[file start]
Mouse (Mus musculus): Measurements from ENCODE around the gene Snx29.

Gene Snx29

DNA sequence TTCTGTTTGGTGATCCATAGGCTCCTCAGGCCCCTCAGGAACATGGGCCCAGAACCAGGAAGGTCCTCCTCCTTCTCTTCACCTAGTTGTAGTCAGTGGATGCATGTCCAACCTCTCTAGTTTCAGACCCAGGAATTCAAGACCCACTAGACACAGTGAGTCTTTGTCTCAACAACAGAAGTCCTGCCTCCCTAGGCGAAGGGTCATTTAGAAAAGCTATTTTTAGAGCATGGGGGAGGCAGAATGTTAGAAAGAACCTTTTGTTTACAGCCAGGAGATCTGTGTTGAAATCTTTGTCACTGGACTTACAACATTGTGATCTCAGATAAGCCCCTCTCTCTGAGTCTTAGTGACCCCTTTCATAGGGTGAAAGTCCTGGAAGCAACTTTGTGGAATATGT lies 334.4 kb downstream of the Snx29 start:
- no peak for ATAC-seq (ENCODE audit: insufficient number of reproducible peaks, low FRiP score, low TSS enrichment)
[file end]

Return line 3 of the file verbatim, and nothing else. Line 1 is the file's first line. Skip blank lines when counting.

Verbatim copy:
DNA sequence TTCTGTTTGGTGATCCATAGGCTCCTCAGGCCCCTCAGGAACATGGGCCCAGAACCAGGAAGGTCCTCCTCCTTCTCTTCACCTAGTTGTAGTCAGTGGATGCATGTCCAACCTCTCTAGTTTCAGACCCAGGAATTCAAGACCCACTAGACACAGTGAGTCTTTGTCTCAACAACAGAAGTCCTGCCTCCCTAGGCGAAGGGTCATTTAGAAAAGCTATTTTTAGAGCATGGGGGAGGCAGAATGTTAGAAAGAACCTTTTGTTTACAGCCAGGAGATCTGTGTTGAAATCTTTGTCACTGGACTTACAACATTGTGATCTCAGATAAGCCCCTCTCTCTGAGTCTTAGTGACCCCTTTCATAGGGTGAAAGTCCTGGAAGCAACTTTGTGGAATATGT lies 334.4 kb downstream of the Snx29 start: